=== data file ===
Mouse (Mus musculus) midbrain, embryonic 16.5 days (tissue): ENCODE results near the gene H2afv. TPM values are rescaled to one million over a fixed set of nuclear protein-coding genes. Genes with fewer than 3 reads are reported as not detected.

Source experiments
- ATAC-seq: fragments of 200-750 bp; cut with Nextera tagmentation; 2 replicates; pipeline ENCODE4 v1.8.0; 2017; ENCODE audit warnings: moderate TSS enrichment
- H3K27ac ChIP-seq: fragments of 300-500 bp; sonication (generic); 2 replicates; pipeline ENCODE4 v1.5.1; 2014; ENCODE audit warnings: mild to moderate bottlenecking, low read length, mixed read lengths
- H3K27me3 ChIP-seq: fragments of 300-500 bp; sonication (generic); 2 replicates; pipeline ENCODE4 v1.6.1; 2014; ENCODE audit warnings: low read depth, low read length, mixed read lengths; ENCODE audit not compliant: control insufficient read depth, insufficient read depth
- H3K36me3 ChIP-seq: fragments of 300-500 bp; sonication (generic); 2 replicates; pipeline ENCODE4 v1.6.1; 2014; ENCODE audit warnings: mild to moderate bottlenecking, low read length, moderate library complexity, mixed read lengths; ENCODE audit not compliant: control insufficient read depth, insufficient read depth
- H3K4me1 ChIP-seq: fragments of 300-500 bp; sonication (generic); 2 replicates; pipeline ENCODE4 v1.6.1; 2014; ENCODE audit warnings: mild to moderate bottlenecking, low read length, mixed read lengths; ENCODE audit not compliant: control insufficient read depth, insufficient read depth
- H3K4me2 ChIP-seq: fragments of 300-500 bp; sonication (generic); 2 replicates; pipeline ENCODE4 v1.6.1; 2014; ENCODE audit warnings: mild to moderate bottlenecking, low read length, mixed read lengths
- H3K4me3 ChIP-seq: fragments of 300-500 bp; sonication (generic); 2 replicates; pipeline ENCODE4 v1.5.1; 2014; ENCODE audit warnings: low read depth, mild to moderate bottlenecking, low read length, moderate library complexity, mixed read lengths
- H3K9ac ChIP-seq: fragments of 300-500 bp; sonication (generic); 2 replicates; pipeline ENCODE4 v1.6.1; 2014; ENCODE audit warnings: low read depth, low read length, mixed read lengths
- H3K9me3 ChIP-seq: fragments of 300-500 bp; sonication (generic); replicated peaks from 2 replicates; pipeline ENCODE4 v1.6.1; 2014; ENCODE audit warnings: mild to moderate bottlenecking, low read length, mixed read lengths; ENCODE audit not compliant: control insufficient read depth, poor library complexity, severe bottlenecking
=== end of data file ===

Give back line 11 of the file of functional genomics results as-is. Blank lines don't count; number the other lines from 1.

- H3K9me3 ChIP-seq: fragments of 300-500 bp; sonication (generic); replicated peaks from 2 replicates; pipeline ENCODE4 v1.6.1; 2014; ENCODE audit warnings: mild to moderate bottlenecking, low read length, mixed read lengths; ENCODE audit not compliant: control insufficient read depth, poor library complexity, severe bottlenecking